While there is culture visible to the eye, such as architecture, paintings, and sculpture, I am also drawn to some phenomena that I have come across almost by chance which made me realize that it, too, was what we may call culture. In 1967, on the occasion of my first visit to Brazil, I frequently heard tales of the way the first Japanese immigrants to Brazil, who had come to the port of Santos some 60 years earlier, impressed the local people with their orderly conduct upon arrival, and then later, with their hard work, diligence and honesty. It is said that the people of Brazil were amazed by the attitudes and qualities of the Japanese immigrants, viewing them as the expression of the culture of Japan. I was then filled with admiration and gratitude for these people who had travelled so far across the ocean from Japan in that era, and, at the same time, I felt deep respect and affection for the people of Brazil, who had long nurtured their culture of generosity, immediately accepting immigrants from another land, promptly recognizing and appreciating the good qualities in the immigrants they had accepted.
I feel that the characteristics of each country's unique culture can often be sensed on visiting the country. In all the nations I have visited I have encountered truly inspirational forms of culture. In particular, though, I will never forget my visit to Tanzania during the administration of President Julius Nyerere. I was profoundly moved by the words of President Nyerere and quite a few people not only in the capital but also in Zanzibar and Arusha whom I met. "We are still poor, but rather than seeing disparities arise among our people, we hope to grow more affluent all together," they said. I felt a rush of emotion when I heard those words. I believe that the feelings held as cherished beliefs by a significant number of people qualify as a form of that nation's culture as well.
From many years before the Great East Japan Earthquake, a junior high school in the city of Kamaishi in Iwate Prefecture regularly and continuously managed to educate its students on how to respond to tsunami. Three years ago, when the tsunami actually struck the city, a group of students who were then in the schoolyard ran straight for higher ground, as they had been taught. The rest of the students followed, thus saving their own lives. So that as many people as possible can be protected from disaster in the future, we must learn from each of the disasters that Japan has experienced in the past - as painful as it may be - to create a solid culture of resilience to disaster.
This year saw much to celebrate, but we also experienced many heartbreaking events, such as torrential rainstorms and volcanic eruption. I offer my prayers for the souls of the victims and give my thoughts to the deep sadness of those who have lost family members and the pain of those whose family members have not yet been found. And to those who have faced endless difficulties on the volcano while helping and searching for the victims, prefectural officials, members of the Self-Defense Forces, firefighters, police officers, medical personnel, and the health workers who have been constantly at the side of the families awaiting news of their loved ones, I also express my gratitude and deepest respect.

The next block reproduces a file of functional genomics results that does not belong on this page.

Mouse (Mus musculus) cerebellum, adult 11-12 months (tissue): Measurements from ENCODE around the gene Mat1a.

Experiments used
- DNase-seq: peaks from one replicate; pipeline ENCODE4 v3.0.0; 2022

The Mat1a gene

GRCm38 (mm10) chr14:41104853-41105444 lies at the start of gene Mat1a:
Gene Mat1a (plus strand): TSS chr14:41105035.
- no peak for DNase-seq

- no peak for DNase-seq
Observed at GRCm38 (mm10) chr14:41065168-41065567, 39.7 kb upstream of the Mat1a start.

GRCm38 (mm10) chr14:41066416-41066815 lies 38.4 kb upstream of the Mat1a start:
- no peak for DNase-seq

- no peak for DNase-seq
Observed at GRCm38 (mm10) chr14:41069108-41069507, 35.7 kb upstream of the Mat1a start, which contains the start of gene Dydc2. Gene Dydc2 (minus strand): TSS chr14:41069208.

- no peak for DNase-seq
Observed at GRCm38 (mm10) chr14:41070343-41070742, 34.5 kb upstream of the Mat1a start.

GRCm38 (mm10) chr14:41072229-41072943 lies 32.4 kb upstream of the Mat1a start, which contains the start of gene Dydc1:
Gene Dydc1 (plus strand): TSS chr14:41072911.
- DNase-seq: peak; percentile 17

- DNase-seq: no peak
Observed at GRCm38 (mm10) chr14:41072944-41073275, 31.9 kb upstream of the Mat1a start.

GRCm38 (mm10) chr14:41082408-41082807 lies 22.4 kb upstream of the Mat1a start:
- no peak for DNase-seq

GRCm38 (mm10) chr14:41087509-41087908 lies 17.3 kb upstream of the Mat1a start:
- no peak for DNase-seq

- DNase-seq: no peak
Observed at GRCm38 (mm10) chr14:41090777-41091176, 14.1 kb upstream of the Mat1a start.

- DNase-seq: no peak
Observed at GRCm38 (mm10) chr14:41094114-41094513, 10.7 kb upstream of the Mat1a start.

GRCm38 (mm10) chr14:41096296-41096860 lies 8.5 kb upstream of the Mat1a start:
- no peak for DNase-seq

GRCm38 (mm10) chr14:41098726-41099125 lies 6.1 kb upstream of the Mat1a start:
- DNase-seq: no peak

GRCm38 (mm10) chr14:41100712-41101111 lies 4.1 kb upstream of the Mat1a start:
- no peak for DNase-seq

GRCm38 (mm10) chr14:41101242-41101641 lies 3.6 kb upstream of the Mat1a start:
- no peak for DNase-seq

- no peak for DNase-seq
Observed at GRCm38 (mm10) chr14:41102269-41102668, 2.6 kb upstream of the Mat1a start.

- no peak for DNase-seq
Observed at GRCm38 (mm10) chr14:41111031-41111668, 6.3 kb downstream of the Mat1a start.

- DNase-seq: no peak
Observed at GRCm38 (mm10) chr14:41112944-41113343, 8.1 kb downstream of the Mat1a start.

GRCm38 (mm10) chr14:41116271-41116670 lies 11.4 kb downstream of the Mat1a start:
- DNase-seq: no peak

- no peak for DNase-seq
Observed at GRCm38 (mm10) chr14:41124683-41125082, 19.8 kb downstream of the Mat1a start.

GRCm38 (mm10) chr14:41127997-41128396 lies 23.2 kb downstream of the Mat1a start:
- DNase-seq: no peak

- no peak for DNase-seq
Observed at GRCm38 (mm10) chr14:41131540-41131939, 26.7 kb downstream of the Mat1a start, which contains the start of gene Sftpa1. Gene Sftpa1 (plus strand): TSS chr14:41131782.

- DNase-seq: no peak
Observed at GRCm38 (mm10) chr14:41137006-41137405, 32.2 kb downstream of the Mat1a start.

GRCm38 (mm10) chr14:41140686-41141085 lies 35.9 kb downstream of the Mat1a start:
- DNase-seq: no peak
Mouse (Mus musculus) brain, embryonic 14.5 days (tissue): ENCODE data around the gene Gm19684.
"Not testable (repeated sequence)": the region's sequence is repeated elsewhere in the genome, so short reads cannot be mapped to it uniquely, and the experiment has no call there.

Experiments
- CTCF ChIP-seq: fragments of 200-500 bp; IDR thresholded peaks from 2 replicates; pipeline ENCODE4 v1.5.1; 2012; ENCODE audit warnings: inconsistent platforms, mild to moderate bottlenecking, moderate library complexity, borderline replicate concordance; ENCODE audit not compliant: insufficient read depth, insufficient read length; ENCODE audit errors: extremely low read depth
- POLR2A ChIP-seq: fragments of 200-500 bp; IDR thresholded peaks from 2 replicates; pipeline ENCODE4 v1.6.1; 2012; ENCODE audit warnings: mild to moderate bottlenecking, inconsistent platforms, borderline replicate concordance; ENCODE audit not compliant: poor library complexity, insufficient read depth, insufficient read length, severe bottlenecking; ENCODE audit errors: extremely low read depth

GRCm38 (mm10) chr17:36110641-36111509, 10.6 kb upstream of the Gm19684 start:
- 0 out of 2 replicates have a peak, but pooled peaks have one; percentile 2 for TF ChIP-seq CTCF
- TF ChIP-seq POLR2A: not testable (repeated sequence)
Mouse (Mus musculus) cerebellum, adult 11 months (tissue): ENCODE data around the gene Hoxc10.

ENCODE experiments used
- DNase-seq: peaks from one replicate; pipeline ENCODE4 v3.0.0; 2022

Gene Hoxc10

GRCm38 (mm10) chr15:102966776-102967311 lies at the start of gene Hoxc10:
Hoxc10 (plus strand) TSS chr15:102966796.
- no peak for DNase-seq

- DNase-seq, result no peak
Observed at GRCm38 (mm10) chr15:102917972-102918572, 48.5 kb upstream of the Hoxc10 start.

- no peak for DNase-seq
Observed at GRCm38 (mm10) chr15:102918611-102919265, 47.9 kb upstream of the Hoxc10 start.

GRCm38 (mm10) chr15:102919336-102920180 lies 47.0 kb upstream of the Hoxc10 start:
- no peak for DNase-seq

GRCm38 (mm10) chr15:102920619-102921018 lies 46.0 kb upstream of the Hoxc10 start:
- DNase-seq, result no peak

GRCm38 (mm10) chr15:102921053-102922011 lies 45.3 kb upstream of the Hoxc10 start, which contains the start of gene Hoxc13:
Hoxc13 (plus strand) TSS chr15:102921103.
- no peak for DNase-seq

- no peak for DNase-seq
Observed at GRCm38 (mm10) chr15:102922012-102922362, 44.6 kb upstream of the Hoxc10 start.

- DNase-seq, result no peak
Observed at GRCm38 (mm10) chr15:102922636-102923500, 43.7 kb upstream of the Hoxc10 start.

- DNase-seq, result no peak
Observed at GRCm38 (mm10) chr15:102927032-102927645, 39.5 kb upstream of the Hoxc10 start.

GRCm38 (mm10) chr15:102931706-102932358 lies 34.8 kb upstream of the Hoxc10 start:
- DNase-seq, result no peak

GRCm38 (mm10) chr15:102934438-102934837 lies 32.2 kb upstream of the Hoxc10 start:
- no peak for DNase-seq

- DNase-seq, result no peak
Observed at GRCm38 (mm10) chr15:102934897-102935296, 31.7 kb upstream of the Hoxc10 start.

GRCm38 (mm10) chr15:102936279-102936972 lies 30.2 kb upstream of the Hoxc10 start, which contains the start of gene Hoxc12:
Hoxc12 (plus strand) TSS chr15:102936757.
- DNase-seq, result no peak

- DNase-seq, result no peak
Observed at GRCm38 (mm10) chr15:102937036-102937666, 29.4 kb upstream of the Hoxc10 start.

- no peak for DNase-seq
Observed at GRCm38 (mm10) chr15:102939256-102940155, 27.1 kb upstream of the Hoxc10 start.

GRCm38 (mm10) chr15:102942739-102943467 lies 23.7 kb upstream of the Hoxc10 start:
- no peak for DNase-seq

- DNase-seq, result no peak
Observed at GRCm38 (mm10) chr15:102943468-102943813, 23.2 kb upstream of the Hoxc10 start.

Today Her Majesty the Empress celebrated sanju, Her 80th birthday.
Her Majesty has continued to stand by His Majesty's side this past year, offering Him Her support while carrying out Her duties on numerous occasions. Due to strong pain in Her left shoulder and left arm caused by cervical spondylotic radiculopathy, Her Majesty refrained from attending a Bunraku performance in May. Other than that one occasion, She did not cancel any official duties on account of Her indisposition.
During the past year, Her Majesty the Empress carried out Her duties in Her official capacity on 314 occasions. She received, in addition, on 61 occasions, those who offered the year's newly harvested rice, voluntary helpers at the Kashiko Dokoro (Palace Sanctuary) who serve at the ritual ceremonies of the Imperial Palace, and members of the Palace voluntary workforce.
With regard to the ritual ceremonies of the Imperial Palace, Her Majesty attended the Spring and Autumn Ceremonies of Koreisai at Koreiden and Shinden, and the Ceremony of the 100th Anniversary of the demise of Empress Shoken at Koreiden.
With regard to the Great East Japan Earthquake of March 2011, Her Majesty, together with His Majesty the Emperor, attended the Memorial Service to Commemorate the Third Anniversary of the Great East Japan Earthquake in March this year. In July, Their Majesties visited the town of Minami Sanriku and the city of Kesennuma in Miyagi Prefecture, where They received briefings from the governor of Miyagi Prefecture and others on topics including the status of the recovery efforts. They also visited a temporary shopping centre in Minami Sanriku and the restored fish market in Kesennuma. While in Miyagi Prefecture, Their Majesties visited the National Sanatorium Tohoku Shinsei-en in the city of Tome, where They laid flowers at the facility's memorial and conversed with the patients. With this visit, Their Majesties concluded Their visits of all 14 Hansen's disease sanatoriums throughout Japan, starting with Their visit to the National Sanatorium Amami Wako-en in the city of Amami in Kagoshima Prefecture in 1968, and met with the patients in all those facilities. Her Majesty also attended a special exhibition featuring ongoing efforts to restore historical and cultural artifacts damaged in the earthquake and tsunami, as well as charity concerts and charity film screenings in support of recovery efforts.